The objectives here will be to maximise value from the contract through good butterfat production. At the same time it will be important to maintain mobility to make cows enthusiastic grazers and to improve production from forage and to ensure cows do not lose condition.

The cows need a fat source which contains C18:1 fat. This is important because when cows lose condition they mobilise C18:1 from the footpad. This increases foot discomfort leading to lameness and therefore reduced grazing activity and less milk from forage.

In addition, as overall concentrate feed rates will be cut back to encourage milk from grazing and to cut costs, cows will need supplementing with the essential fatty acids C18:2” and C18:3 which they can not synthesise themselves and do need in the diet.

UFAC Buttercup Extra would be the ideal supplement in this situation, providing the specific fats the cow requires including C18:1, C18:2, C18:3 along with a high level of C16:0, plus glycerine to increase overall fat digestibility.

THE BUTACUP

EXTRA BENEFIT

£
Reduced lameness due to

inclusion of C18:1 fat – 5%

yield increase (1.3 litres per

day) for 11% of herd for 180

days at 20p

618
Increased yield due to higher

effective energy content

compared to C16 – 0.2 litres

per cow per day for 180 days

at 20p

864
Improved fertility – 5 day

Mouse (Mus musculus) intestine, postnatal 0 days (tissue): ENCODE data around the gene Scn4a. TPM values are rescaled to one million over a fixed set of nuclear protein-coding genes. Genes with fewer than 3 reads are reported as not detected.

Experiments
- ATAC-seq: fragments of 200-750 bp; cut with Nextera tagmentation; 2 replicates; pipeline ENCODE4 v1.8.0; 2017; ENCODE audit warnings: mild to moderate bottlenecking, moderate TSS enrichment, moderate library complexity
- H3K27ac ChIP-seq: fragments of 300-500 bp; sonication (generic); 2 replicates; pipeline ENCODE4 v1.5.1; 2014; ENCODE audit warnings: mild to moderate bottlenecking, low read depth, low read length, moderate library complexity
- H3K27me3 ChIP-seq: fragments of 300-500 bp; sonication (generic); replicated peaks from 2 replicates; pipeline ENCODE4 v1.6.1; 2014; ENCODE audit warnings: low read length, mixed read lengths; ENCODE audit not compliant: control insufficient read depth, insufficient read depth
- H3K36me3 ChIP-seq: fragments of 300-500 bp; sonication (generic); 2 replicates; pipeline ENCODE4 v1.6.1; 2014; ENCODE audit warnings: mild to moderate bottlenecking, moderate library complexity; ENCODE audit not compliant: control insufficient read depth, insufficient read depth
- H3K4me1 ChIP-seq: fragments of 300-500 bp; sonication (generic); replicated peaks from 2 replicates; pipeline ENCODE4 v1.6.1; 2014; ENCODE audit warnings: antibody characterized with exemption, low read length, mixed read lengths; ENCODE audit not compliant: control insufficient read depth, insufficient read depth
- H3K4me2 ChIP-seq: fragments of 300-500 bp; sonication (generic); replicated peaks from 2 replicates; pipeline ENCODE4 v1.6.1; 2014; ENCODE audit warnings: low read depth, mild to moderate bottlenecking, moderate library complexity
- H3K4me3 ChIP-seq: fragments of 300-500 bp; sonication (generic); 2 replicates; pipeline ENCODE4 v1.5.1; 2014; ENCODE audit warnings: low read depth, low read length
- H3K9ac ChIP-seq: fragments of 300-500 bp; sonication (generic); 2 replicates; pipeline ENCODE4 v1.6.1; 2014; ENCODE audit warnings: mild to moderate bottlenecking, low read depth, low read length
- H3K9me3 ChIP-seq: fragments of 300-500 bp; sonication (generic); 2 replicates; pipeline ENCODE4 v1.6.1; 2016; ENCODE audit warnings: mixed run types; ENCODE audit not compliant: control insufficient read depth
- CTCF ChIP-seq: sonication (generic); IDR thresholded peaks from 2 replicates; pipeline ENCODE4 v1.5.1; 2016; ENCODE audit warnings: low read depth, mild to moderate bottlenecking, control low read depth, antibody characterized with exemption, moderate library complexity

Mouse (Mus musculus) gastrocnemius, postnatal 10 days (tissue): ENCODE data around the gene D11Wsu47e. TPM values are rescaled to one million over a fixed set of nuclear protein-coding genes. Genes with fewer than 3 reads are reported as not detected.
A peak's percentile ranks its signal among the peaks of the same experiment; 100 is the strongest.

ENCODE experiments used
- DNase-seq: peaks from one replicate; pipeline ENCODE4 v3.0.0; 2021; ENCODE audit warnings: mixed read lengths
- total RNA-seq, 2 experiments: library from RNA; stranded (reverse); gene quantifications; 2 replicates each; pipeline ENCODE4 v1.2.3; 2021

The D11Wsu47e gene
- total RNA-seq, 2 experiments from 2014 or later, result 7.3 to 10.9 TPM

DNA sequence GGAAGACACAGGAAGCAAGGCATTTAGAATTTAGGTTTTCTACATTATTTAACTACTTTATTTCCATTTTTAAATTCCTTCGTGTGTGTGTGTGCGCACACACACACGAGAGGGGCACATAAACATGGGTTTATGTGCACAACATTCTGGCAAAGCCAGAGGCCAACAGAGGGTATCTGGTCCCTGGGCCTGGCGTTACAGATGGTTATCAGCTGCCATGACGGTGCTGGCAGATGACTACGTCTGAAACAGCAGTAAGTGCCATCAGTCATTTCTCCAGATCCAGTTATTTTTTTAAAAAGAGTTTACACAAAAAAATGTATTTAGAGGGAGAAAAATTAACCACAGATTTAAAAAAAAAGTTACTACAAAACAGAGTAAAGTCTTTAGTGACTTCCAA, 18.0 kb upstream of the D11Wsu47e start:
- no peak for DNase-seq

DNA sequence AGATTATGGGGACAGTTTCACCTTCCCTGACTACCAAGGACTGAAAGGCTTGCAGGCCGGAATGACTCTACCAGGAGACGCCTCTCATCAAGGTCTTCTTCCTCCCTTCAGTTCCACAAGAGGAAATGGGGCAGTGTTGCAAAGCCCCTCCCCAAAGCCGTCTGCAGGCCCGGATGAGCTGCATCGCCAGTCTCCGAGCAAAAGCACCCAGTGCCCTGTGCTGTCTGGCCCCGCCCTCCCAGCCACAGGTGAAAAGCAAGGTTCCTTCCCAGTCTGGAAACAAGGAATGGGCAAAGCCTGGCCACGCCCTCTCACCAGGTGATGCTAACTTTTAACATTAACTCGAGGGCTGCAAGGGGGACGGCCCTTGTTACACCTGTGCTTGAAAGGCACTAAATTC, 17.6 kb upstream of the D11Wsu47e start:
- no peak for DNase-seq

reduction in days open at

£5 per day

3000
Reduced feed costs –

assuming 300g/day fed fot 180

days – Butacup Extra @£766/t,

C16 @ £830/t

414
TOTAL BENEFIT  4896
Margin benefit per cow over

180 days

41

Scenario 2
An all year round calving herd with all cows turned out.

In addition to maintaining milk quality at grass and ensuring high grazing intakes to drive milk from forage, fertility is a big issue. Getting cows in calf on time can have a big impact on price as it will help ensure the milk profile is achieved.

The optimum fat supplement will ensure cows continue to milk well and do not lose excess body condition. It will also ensure good foot health which will have an impact on bulling behaviour. Finally if it contains the oils EPA and DPA it will positively support reproductive efficiency. Fed in the optimum ratio of Ω3 to Ω6, this will increase progesterone levels to support higher pregnancy rates while reducing early embryo loss and providing a higher quality egg.

UFAC Omega Cream contains a rumen inert blend of essential fatty acids plus Ω3 oils to provide a balance dietary supplement for cows where fertility is high on the priority list alongside production.

THE OMEGA CREAM

BENEFIT

£
Increased yield due to higher

effective energy content

compared to C16 – 0.2 litres

per cow per day for 180 days

at 20p

864
Improved fertility – 5 day

reduction in days open at

£5 per day

3000
Reduced feed costs –

assuming 300g/day fed for

180 days – Omega Cream

Extra @£760/t, C16 @ £830/t

483
TOTAL BENEFIT  4347
Margin benefit per cow over

180 days

36

Scenario 3
High yielding, fresh calved cows housed while low yielders go out to graze.

In this situation fertility is again a key consideration while driving dry matter intakes to increase production. At the same time it will be essential to maintain milk quality to achieve the best available milk price.